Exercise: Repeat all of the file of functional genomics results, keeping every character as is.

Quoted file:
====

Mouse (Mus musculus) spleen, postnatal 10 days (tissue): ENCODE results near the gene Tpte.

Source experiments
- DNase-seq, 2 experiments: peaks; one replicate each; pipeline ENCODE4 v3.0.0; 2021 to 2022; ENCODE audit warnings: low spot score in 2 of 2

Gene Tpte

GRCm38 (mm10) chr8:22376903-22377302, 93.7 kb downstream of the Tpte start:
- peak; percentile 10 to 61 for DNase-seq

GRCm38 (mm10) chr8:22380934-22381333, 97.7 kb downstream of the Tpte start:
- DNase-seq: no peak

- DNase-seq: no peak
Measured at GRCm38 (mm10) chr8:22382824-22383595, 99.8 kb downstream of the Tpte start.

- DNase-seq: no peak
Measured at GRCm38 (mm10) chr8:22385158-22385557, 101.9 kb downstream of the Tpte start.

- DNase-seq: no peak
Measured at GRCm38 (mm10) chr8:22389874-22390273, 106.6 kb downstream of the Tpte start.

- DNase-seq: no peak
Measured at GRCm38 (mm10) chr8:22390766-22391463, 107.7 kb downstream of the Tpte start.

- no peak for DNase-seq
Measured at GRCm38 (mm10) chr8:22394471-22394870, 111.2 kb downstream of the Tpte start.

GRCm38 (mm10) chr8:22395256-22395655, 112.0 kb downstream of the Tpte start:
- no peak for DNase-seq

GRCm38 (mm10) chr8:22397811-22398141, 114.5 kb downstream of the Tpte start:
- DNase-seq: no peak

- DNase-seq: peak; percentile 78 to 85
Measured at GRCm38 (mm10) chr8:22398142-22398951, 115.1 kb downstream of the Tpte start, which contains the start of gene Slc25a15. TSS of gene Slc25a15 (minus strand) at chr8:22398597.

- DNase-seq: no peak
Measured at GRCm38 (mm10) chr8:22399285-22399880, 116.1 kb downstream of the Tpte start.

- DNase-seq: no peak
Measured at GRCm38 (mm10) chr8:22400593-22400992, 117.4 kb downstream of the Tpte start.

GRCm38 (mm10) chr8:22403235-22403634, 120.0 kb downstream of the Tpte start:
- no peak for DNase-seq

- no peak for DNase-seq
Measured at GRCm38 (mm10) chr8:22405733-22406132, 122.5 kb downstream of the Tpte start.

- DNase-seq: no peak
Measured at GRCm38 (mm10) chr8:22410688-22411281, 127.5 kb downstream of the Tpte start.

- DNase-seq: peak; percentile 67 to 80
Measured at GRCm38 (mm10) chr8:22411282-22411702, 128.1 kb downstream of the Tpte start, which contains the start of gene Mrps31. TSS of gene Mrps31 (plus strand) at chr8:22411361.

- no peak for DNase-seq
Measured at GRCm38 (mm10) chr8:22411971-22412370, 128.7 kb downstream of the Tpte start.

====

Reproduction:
Mouse (Mus musculus) spleen, postnatal 10 days (tissue): ENCODE results near the gene Tpte.

Source experiments
- DNase-seq, 2 experiments: peaks; one replicate each; pipeline ENCODE4 v3.0.0; 2021 to 2022; ENCODE audit warnings: low spot score in 2 of 2

Gene Tpte

GRCm38 (mm10) chr8:22376903-22377302, 93.7 kb downstream of the Tpte start:
- peak; percentile 10 to 61 for DNase-seq

GRCm38 (mm10) chr8:22380934-22381333, 97.7 kb downstream of the Tpte start:
- DNase-seq: no peak

- DNase-seq: no peak
Measured at GRCm38 (mm10) chr8:22382824-22383595, 99.8 kb downstream of the Tpte start.

- DNase-seq: no peak
Measured at GRCm38 (mm10) chr8:22385158-22385557, 101.9 kb downstream of the Tpte start.

- DNase-seq: no peak
Measured at GRCm38 (mm10) chr8:22389874-22390273, 106.6 kb downstream of the Tpte start.

- DNase-seq: no peak
Measured at GRCm38 (mm10) chr8:22390766-22391463, 107.7 kb downstream of the Tpte start.

- no peak for DNase-seq
Measured at GRCm38 (mm10) chr8:22394471-22394870, 111.2 kb downstream of the Tpte start.

GRCm38 (mm10) chr8:22395256-22395655, 112.0 kb downstream of the Tpte start:
- no peak for DNase-seq

GRCm38 (mm10) chr8:22397811-22398141, 114.5 kb downstream of the Tpte start:
- DNase-seq: no peak

- DNase-seq: peak; percentile 78 to 85
Measured at GRCm38 (mm10) chr8:22398142-22398951, 115.1 kb downstream of the Tpte start, which contains the start of gene Slc25a15. TSS of gene Slc25a15 (minus strand) at chr8:22398597.

- DNase-seq: no peak
Measured at GRCm38 (mm10) chr8:22399285-22399880, 116.1 kb downstream of the Tpte start.

- DNase-seq: no peak
Measured at GRCm38 (mm10) chr8:22400593-22400992, 117.4 kb downstream of the Tpte start.

GRCm38 (mm10) chr8:22403235-22403634, 120.0 kb downstream of the Tpte start:
- no peak for DNase-seq

- no peak for DNase-seq
Measured at GRCm38 (mm10) chr8:22405733-22406132, 122.5 kb downstream of the Tpte start.

- DNase-seq: no peak
Measured at GRCm38 (mm10) chr8:22410688-22411281, 127.5 kb downstream of the Tpte start.

- DNase-seq: peak; percentile 67 to 80
Measured at GRCm38 (mm10) chr8:22411282-22411702, 128.1 kb downstream of the Tpte start, which contains the start of gene Mrps31. TSS of gene Mrps31 (plus strand) at chr8:22411361.

- no peak for DNase-seq
Measured at GRCm38 (mm10) chr8:22411971-22412370, 128.7 kb downstream of the Tpte start.